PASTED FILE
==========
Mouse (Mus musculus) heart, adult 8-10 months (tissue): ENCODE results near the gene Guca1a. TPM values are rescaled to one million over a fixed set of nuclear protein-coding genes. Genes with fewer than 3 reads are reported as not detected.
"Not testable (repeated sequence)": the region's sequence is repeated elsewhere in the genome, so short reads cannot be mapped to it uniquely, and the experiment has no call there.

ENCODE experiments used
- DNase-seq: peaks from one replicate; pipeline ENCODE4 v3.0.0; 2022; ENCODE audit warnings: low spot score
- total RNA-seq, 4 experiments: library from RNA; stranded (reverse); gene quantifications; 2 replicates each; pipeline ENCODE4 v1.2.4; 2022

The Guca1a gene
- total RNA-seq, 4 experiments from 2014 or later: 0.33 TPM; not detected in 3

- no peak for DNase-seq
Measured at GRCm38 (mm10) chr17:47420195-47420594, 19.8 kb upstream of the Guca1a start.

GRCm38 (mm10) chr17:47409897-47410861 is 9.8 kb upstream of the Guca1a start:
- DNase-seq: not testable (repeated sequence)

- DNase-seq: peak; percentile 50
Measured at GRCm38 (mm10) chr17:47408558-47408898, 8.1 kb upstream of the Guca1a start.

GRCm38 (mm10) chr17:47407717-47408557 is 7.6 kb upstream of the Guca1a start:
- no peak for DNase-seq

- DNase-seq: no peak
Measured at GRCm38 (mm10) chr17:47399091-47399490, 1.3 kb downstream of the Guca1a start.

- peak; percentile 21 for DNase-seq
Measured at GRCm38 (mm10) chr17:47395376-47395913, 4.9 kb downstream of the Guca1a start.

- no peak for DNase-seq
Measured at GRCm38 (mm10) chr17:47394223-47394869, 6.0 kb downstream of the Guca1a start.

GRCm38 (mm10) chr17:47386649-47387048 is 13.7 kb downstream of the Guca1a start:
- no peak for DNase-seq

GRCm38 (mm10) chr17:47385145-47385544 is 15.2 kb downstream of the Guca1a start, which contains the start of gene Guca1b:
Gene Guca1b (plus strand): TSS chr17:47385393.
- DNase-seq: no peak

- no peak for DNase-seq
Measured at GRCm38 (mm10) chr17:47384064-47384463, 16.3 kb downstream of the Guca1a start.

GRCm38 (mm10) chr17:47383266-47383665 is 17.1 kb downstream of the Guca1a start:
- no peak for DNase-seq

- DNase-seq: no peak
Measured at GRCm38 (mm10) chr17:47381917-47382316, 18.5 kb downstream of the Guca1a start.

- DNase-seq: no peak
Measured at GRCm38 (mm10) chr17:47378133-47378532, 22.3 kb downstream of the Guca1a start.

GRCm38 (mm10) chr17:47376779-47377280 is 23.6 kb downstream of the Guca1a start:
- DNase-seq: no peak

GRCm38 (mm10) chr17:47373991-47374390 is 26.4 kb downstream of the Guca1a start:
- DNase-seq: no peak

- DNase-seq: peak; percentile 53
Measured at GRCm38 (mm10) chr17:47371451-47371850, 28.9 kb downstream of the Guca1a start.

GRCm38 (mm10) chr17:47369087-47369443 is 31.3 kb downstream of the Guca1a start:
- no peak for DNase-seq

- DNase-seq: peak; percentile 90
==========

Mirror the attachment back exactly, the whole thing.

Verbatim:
Mouse (Mus musculus) heart, adult 8-10 months (tissue): ENCODE results near the gene Guca1a. TPM values are rescaled to one million over a fixed set of nuclear protein-coding genes. Genes with fewer than 3 reads are reported as not detected.
"Not testable (repeated sequence)": the region's sequence is repeated elsewhere in the genome, so short reads cannot be mapped to it uniquely, and the experiment has no call there.

ENCODE experiments used
- DNase-seq: peaks from one replicate; pipeline ENCODE4 v3.0.0; 2022; ENCODE audit warnings: low spot score
- total RNA-seq, 4 experiments: library from RNA; stranded (reverse); gene quantifications; 2 replicates each; pipeline ENCODE4 v1.2.4; 2022

The Guca1a gene
- total RNA-seq, 4 experiments from 2014 or later: 0.33 TPM; not detected in 3

- no peak for DNase-seq
Measured at GRCm38 (mm10) chr17:47420195-47420594, 19.8 kb upstream of the Guca1a start.

GRCm38 (mm10) chr17:47409897-47410861 is 9.8 kb upstream of the Guca1a start:
- DNase-seq: not testable (repeated sequence)

- DNase-seq: peak; percentile 50
Measured at GRCm38 (mm10) chr17:47408558-47408898, 8.1 kb upstream of the Guca1a start.

GRCm38 (mm10) chr17:47407717-47408557 is 7.6 kb upstream of the Guca1a start:
- no peak for DNase-seq

- DNase-seq: no peak
Measured at GRCm38 (mm10) chr17:47399091-47399490, 1.3 kb downstream of the Guca1a start.

- peak; percentile 21 for DNase-seq
Measured at GRCm38 (mm10) chr17:47395376-47395913, 4.9 kb downstream of the Guca1a start.

- no peak for DNase-seq
Measured at GRCm38 (mm10) chr17:47394223-47394869, 6.0 kb downstream of the Guca1a start.

GRCm38 (mm10) chr17:47386649-47387048 is 13.7 kb downstream of the Guca1a start:
- no peak for DNase-seq

GRCm38 (mm10) chr17:47385145-47385544 is 15.2 kb downstream of the Guca1a start, which contains the start of gene Guca1b:
Gene Guca1b (plus strand): TSS chr17:47385393.
- DNase-seq: no peak

- no peak for DNase-seq
Measured at GRCm38 (mm10) chr17:47384064-47384463, 16.3 kb downstream of the Guca1a start.

GRCm38 (mm10) chr17:47383266-47383665 is 17.1 kb downstream of the Guca1a start:
- no peak for DNase-seq

- DNase-seq: no peak
Measured at GRCm38 (mm10) chr17:47381917-47382316, 18.5 kb downstream of the Guca1a start.

- DNase-seq: no peak
Measured at GRCm38 (mm10) chr17:47378133-47378532, 22.3 kb downstream of the Guca1a start.

GRCm38 (mm10) chr17:47376779-47377280 is 23.6 kb downstream of the Guca1a start:
- DNase-seq: no peak

GRCm38 (mm10) chr17:47373991-47374390 is 26.4 kb downstream of the Guca1a start:
- DNase-seq: no peak

- DNase-seq: peak; percentile 53
Measured at GRCm38 (mm10) chr17:47371451-47371850, 28.9 kb downstream of the Guca1a start.

GRCm38 (mm10) chr17:47369087-47369443 is 31.3 kb downstream of the Guca1a start:
- no peak for DNase-seq

- DNase-seq: peak; percentile 90